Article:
On December 7, 2023, Chairman Michael McCaul of the Foreign Affairs Committee in the House of Representatives released a 90-Day Review Report (the “Report”) of the US Bureau of Industry and Security (“BIS”), the agency tasked with administering the Export Administration Regulations (15 C.F.R Parts 730–774, the “EAR”) under the US Commerce Department. Chairman McCaul previously highlighted his plans for greater oversight of BIS at an October 2022 Atlantic Council event during which he stated that he would implement a 90-day review of BIS if he became the next chairman. Largely focused on, and advocating a more aggressive, US export control policy towards China, the Report identifies specific issues and recommendations to improve the functioning of BIS and sharpen US export control policy. The key issues and recommendations set out in the Report are summarized below, as well as in a press release from the Foreign Affairs Committee.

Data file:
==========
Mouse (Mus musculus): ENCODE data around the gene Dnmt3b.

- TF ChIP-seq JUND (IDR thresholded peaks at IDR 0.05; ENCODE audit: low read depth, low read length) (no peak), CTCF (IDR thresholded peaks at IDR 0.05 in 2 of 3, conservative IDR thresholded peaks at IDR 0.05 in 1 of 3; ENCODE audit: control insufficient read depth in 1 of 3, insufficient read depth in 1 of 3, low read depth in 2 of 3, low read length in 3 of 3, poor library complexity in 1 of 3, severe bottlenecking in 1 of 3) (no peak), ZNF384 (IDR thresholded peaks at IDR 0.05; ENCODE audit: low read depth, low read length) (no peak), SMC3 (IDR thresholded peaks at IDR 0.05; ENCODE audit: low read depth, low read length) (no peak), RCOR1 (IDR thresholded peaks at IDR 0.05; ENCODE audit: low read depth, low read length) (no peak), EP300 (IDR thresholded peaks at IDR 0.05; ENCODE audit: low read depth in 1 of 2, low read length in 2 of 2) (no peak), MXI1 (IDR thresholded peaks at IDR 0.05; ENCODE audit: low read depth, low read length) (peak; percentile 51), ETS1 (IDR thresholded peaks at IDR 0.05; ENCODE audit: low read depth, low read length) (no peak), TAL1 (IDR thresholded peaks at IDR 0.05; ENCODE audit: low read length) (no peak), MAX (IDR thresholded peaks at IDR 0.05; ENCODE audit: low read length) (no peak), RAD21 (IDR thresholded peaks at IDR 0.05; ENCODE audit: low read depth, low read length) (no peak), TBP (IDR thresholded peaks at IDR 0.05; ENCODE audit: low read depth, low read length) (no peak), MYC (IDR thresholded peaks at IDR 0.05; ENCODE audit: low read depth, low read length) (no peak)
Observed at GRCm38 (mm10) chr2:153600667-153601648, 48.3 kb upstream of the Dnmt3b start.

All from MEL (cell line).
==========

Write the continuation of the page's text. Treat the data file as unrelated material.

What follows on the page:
The Report does not impose any binding requirements on BIS, the Biden Administration, or Congress or propose legislation to address the problems it identifies. Nevertheless, the below recommendations may be indicative of potential actions that Congress or BIS may take to address increasing bipartisan pressure to strengthen US export controls. Many of the same points made in the Report have been made in recent years by Chairman McCaul and other Republican legislators — see here, here, here, here, and here.

Issues and Recommendations in the Report

  1. Issue: The Operating Committee—the first body to review licenses in instances where the US Departments of Commerce, Defense, Energy, and State disagree on a given application—is minimizing the equities of national security agencies in adjudicating licenses, particularly through the strict, short timelines imposed upon the Operating Committee in a manner that undermines interagency input.

    Recommendation: The Operating Committee should use a majority vote system, especially for exports to China.